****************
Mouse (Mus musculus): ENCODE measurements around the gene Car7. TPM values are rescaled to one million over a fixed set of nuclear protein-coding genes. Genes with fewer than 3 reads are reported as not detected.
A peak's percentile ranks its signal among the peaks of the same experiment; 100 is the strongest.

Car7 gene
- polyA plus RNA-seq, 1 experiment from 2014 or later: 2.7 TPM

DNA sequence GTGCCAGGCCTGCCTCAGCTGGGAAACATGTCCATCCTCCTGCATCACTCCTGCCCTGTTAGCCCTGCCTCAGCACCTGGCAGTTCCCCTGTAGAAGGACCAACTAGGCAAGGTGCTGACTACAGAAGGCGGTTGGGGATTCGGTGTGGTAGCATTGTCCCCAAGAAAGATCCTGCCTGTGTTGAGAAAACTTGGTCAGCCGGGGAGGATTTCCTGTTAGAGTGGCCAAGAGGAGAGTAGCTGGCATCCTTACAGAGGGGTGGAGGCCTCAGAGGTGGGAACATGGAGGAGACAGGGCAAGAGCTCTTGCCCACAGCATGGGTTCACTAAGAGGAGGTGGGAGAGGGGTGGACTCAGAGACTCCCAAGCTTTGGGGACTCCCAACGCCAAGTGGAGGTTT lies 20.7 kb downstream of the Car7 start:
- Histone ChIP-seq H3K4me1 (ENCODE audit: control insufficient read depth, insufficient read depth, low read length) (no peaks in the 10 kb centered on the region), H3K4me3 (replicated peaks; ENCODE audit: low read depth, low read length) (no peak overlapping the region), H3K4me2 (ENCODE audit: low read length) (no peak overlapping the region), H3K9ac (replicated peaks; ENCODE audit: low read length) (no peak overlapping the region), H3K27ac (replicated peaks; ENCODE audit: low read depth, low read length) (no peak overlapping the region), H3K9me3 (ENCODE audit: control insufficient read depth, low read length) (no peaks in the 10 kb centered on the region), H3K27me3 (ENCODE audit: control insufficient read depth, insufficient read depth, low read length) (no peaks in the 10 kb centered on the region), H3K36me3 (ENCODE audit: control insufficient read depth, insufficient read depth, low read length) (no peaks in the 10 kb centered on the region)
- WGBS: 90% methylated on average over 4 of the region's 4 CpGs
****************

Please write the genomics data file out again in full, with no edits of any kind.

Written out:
Mouse (Mus musculus): ENCODE measurements around the gene Car7. TPM values are rescaled to one million over a fixed set of nuclear protein-coding genes. Genes with fewer than 3 reads are reported as not detected.
A peak's percentile ranks its signal among the peaks of the same experiment; 100 is the strongest.

Car7 gene
- polyA plus RNA-seq, 1 experiment from 2014 or later: 2.7 TPM

DNA sequence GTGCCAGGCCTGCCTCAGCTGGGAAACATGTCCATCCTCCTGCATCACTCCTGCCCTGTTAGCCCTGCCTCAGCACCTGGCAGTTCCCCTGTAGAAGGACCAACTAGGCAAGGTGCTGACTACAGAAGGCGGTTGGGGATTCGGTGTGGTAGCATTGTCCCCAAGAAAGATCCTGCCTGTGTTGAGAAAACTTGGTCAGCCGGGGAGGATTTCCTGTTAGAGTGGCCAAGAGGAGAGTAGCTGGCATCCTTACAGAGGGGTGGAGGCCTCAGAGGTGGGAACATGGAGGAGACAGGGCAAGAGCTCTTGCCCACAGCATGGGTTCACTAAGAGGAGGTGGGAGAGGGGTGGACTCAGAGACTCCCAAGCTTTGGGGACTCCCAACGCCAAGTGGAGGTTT lies 20.7 kb downstream of the Car7 start:
- Histone ChIP-seq H3K4me1 (ENCODE audit: control insufficient read depth, insufficient read depth, low read length) (no peaks in the 10 kb centered on the region), H3K4me3 (replicated peaks; ENCODE audit: low read depth, low read length) (no peak overlapping the region), H3K4me2 (ENCODE audit: low read length) (no peak overlapping the region), H3K9ac (replicated peaks; ENCODE audit: low read length) (no peak overlapping the region), H3K27ac (replicated peaks; ENCODE audit: low read depth, low read length) (no peak overlapping the region), H3K9me3 (ENCODE audit: control insufficient read depth, low read length) (no peaks in the 10 kb centered on the region), H3K27me3 (ENCODE audit: control insufficient read depth, insufficient read depth, low read length) (no peaks in the 10 kb centered on the region), H3K36me3 (ENCODE audit: control insufficient read depth, insufficient read depth, low read length) (no peaks in the 10 kb centered on the region)
- WGBS: 90% methylated on average over 4 of the region's 4 CpGs